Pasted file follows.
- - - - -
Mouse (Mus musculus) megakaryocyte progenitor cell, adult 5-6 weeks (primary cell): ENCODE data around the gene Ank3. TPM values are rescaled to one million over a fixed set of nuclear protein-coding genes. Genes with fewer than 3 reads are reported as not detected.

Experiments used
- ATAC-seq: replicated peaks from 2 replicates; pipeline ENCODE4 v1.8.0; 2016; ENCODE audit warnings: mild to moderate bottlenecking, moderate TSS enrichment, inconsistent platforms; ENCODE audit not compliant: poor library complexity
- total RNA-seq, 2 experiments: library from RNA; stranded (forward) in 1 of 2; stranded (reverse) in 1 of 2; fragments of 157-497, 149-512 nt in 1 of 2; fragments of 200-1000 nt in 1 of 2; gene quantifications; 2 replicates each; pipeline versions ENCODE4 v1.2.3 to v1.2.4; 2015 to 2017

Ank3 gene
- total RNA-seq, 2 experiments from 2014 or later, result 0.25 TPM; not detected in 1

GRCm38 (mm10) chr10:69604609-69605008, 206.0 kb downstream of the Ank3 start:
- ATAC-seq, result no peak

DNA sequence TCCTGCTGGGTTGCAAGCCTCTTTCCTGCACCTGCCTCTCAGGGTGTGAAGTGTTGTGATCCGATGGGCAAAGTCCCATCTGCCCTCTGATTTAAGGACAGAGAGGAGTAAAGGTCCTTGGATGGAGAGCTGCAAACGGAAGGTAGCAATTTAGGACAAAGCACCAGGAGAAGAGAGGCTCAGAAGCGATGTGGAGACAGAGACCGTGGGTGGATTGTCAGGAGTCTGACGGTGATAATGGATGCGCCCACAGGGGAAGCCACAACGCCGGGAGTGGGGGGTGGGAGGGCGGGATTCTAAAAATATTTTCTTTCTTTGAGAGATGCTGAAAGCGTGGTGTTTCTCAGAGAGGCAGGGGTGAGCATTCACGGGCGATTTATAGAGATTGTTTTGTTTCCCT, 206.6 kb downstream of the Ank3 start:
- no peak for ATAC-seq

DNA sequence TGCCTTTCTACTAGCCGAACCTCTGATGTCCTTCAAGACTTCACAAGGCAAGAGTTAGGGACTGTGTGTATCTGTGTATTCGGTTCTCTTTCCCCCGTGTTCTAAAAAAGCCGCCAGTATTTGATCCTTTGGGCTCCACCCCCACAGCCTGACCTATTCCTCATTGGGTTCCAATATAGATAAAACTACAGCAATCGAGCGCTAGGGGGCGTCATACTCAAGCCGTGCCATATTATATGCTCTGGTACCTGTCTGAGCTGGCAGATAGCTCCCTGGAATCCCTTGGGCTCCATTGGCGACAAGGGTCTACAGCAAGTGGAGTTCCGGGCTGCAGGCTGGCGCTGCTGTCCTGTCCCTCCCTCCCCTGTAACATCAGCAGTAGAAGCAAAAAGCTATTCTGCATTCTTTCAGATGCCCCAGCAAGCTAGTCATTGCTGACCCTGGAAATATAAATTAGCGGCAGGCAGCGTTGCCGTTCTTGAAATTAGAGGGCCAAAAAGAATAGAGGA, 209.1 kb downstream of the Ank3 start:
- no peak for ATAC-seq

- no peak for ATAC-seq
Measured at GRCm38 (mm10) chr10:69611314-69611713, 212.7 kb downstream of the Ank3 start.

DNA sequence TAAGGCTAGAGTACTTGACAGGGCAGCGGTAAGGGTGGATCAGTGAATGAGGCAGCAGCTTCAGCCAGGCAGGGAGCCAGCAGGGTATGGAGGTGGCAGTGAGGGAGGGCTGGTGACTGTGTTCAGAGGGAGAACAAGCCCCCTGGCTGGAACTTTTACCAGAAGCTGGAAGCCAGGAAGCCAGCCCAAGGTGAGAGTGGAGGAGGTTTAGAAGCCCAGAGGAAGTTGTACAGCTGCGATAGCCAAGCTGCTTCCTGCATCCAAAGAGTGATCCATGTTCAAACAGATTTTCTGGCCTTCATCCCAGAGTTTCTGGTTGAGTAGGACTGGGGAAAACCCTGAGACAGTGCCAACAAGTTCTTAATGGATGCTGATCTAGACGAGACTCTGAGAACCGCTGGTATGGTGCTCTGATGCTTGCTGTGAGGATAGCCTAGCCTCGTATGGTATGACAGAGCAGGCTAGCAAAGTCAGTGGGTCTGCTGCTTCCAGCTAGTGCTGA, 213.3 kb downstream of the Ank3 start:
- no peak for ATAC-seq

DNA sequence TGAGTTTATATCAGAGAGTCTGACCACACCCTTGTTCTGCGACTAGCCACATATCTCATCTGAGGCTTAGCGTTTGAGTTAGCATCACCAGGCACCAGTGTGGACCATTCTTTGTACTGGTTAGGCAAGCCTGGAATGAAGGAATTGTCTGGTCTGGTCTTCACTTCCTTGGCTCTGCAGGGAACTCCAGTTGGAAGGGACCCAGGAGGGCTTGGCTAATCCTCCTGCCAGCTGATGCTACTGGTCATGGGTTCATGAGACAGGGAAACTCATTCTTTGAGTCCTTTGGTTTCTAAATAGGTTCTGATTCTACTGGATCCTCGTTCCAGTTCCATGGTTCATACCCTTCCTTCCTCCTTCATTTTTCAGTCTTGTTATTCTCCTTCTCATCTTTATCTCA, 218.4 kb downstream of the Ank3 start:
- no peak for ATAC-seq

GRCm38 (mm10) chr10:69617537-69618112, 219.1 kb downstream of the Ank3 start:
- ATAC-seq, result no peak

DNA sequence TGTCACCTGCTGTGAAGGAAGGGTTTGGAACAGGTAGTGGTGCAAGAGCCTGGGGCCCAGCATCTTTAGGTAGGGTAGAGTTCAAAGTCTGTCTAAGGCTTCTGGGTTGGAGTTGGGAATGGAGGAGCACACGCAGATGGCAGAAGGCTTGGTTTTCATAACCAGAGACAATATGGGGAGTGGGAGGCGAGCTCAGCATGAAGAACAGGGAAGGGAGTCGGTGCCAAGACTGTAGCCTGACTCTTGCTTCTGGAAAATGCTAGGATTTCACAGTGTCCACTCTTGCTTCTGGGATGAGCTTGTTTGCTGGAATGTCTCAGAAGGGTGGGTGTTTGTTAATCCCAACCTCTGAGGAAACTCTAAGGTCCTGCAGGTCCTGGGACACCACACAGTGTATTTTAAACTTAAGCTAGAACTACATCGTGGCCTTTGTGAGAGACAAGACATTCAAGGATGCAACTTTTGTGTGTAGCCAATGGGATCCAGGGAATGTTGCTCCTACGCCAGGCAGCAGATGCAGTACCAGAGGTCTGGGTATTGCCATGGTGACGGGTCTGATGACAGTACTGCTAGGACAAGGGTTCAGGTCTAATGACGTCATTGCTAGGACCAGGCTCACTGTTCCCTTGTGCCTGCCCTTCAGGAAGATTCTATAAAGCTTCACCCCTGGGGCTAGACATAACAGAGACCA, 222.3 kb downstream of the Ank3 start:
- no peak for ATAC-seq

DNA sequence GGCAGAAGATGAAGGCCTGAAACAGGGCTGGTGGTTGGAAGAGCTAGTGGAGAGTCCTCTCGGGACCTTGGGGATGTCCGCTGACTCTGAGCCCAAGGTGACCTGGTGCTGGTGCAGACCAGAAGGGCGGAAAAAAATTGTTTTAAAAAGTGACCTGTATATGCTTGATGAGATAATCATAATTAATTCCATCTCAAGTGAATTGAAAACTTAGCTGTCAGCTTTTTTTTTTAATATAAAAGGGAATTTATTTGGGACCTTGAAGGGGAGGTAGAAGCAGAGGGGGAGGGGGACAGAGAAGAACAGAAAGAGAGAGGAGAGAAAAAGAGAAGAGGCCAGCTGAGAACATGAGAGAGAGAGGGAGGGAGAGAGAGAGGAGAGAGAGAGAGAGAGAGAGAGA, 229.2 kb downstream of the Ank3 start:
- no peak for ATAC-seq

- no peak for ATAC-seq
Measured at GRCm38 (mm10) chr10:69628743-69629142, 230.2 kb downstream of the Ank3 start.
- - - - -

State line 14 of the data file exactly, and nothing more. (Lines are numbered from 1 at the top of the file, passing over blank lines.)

Measured at GRCm38 (mm10) chr10:69611314-69611713, 212.7 kb downstream of the Ank3 start.